Oysters and affordable housing—not exactly subjects that naturally go together, but the two have more in common than you might think. To wit: both are hot topics, in high demand locally, and incredibly hard to crack, especially the increasingly dire need for affordable housing in the Charleston region. One other fortunate common denominator is that both have the Doran family behind them. That’s why you may see delivery trucks for St. Jude Farms, an ACE Basin-based sustainable oyster farming, seafood, and aquaculture operation that the Dorans launched in 2012, making pit stops at GrandOaks Apartments, a low-income housing complex for seniors in West Ashley that’s one of several local developments by the Dorans’ Humanities Foundation.
“We all wear many hats around here,” explains Tracy Doran, president of the Humanities Foundation and chief wearer-of-many-hats (over her many indomitable curls). “After realizing that a significant number of our residents had food insecurity, we started a food pantry but needed delivery help. Our St. Jude Farms trucks were already out delivering fresh seafood in that area, so why not piggyback?” It’s a perfect example of what the Dorans do best: connecting the dots.
Housing With a Heart
See a need; look for available resources to meet it; connect the dots. This simple formula has helped Tracy, her husband Bob, and their staff grow the Humanities Foundation into a thriving nonprofit developer of low-income housing across the Southeast. Now in its 23rd year, the Humanities Foundation creates “housing from the heart” (as their 20th anniversary motto says), which translates into more than building affordable apartments. It means creating attractive, accessible housing communities with an array of resident services, such as food pantries, community gardens, health monitoring for seniors, and after-school mentoring programs for kids. “Humanities Foundation developments go beyond the apartment walls,” Tracy says.
All told, the Humanities Foundation has developed 1,553 units of affordable housing for moderate- to low-income residents in South Carolina, Virginia, Louisiana, and Georgia—with the majority of projects located in the Charleston area, where the Dorans have deep family roots. A fifth-generation Charleston businessman, Bob grew up here and now heads the James Doran Company (JDC), formerly a shipping enterprise founded by his great-grandfather in 1882, today diversified into a real estate investment, development, and management firm headquartered in Mount Pleasant. Tracy, who hails from a dairy farm that her family has operated for more than a century outside of Greenville, met Bob after moving to Charleston in 1980 to complete her nursing studies at MUSC.
The two married in Nantucket and lived there for a year, before moving to Atlanta for two years (during which Tracy got her real estate license) and coming back to Charleston for good in 1988. While Tracy pursued a nursing career with stints in the MUSC Neonatal Intensive Care Unit, at Roper Hospital, and at Hospice of Charleston, she also worked with Bob on his real estate endeavors. “I helped in packaging the deals, coordinating all the various pieces and parts. I’m a collaborator; that’s my skill set,” says Tracy. Soon daughters Annie and Rosie came along (now ages 26 and 24), then son Patrick, now 21, and the Dorans’ hands were full.
Still it wasn’t enough for the community-minded couple. After moving back to Charleston, they wanted to find a way to give back, so Bob, Tracy, and Bob’s mother went to see Floy Work, the then-director of Crisis Ministries (now One80 Place). “Homelessness and poverty were issues we felt strongly about,” says Tracy. “When we asked Floy what we could do, she said, ‘We need money, and we need housing,’ and sent us to see Linda Ketner.” It was the early 1990s, and Ketner was chairing the Mayor’s Council on Homelessness and Housing, which was trying to figure out how to establish single-room occupancy (SRO) transitional housing to reduce the exploding demand for shelter beds. At the time, nearly half of Crisis Ministries residents had jobs, some of them full-time, but they still couldn’t afford an apartment.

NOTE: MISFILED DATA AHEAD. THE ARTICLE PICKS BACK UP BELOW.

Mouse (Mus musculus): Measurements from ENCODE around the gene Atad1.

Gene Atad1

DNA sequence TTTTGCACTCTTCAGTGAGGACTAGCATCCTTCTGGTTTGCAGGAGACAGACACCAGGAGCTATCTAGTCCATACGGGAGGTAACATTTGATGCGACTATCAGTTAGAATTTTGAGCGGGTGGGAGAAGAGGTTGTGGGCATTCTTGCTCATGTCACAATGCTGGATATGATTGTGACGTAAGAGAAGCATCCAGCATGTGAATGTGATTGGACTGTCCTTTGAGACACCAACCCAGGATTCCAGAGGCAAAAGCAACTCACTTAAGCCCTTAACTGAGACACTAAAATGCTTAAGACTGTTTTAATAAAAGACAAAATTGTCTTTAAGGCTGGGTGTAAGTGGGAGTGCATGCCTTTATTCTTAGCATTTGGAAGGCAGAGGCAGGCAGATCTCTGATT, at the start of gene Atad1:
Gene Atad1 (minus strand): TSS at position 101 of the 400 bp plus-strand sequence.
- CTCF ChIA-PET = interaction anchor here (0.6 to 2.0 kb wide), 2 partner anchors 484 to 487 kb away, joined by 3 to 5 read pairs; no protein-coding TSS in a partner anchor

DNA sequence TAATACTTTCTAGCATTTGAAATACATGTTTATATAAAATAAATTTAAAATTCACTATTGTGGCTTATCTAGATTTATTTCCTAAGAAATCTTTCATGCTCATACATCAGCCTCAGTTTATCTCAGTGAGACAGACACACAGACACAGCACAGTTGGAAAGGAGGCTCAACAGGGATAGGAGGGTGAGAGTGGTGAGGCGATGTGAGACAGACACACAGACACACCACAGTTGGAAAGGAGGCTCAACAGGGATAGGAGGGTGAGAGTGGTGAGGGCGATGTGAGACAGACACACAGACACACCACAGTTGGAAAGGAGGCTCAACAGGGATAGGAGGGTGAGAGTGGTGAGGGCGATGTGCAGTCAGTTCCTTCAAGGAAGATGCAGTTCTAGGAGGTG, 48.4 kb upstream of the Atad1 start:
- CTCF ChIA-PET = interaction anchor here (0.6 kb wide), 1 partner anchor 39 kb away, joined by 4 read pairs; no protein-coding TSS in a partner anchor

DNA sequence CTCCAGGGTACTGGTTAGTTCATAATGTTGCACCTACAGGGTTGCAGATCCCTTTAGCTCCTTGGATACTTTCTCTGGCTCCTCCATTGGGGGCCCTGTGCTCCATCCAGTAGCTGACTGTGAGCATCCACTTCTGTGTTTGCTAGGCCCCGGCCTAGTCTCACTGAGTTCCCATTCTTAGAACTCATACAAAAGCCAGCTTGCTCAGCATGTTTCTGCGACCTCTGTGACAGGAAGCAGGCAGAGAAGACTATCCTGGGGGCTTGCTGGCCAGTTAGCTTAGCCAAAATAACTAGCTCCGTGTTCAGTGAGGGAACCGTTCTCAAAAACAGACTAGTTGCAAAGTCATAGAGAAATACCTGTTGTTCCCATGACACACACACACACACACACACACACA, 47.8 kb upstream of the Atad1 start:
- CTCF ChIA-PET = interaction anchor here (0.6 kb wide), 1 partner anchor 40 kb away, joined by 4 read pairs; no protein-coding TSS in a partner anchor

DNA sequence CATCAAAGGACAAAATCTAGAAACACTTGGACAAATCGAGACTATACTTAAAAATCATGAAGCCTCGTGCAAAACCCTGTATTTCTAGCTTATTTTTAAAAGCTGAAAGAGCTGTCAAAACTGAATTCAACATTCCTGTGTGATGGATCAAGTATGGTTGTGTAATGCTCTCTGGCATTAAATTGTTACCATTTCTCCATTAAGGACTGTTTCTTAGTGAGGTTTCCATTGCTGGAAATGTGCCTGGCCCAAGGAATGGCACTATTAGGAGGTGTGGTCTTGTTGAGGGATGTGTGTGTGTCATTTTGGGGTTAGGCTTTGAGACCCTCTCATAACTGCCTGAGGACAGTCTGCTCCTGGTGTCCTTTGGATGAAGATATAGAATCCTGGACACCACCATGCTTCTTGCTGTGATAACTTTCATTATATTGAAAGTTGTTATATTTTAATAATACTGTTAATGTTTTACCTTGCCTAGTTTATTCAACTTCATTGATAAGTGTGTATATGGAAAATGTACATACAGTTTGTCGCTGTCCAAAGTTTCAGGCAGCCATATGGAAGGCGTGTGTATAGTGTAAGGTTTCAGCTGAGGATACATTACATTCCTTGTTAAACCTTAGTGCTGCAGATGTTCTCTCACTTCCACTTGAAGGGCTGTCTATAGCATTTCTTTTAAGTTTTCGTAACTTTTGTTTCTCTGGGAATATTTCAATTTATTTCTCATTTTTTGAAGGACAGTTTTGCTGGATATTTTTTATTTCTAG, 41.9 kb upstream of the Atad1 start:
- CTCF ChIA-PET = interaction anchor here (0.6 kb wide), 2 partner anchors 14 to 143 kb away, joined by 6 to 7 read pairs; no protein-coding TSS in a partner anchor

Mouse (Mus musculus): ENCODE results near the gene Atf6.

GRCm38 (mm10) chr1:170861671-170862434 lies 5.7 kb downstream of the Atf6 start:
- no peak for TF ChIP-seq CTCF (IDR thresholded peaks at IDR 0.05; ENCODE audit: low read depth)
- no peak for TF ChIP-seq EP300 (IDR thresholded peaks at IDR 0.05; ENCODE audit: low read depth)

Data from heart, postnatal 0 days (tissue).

“The Mayor’s Council studied the issue, wrote a bill, and got the Housing Trust Fund Bill passed in the state legislature to generate funds for matching federal dollars in order to build affordable housing in South Carolina,” recalls Ketner. But they lacked a developer to guide them through putting together an actual deal. “And then this bright, energetic young woman named Tracy Doran walks into Council chambers, offering her family’s real estate expertise to do just that.”
Tracy and Bob donated their time to establish the first SRO development in Charleston. They found a site on King Street, pulled together financing, hired an architect and contractor, and oversaw completion of that first development. In the process, they began to see the need for a nonprofit entity well versed in both finance and development to manage the complex process. “This type of housing is funded through an IRS tax credit program that takes private equity and puts it into public purpose,” says Tracy. So in 1992, she and Bob created the Humanities Foundation to fill that need.
Not Just a Building
“Within just a few years, with Tracy and the Humanities Foundation, as well as the City Housing Authority and multiple sources of private and public funding, we had created more than 800 affordable housing units all over the peninsula,” notes Ketner, who soon handed over the reins of what evolved into the Mayor’s Council on Homelessness and Affordable Housing to Tracy.
Today, half of the Humanities Foundation’s 18 completed housing developments for low- to moderate-income families and seniors are in the Lowcountry, with standouts including Seven Farms Apartments and Village as a centerpiece on Daniel Island. Like Seven Farms, every Humanities Foundation development is high-quality and attractive—if you didn’t know that their residents qualified to live there by earning less than 60 percent of the area’s average median income (AMI, which for Charleston equates to $26,000), you wouldn’t otherwise guess it. “I love going by the Seven Farms community because it just looks so nice,” says former Charleston mayor Joe Riley. “The folks at the Humanities Foundation go to substantial expense to hire skilled designers and use good materials.”
But the Dorans—including Bob’s son Shane from his first marriage, who works with JDC (son Clayton lives in Florida and doesn’t work with the company)—care about more than aesthetics. Their goal is to create housing that the broader community can be proud of and communities where residents feel secure, supported, and empowered. This is both good business strategy (JDC manages most of the properties) and a reflection of the Dorans’ generosity and compassion. As Tracy explains, addressing people’s needs by optimizing available resources is simply the right thing to do, and the bonus is that happy residents who are involved in their resident association tend to pay their rent on time, which reduces turnover and ultimately makes the properties more successful.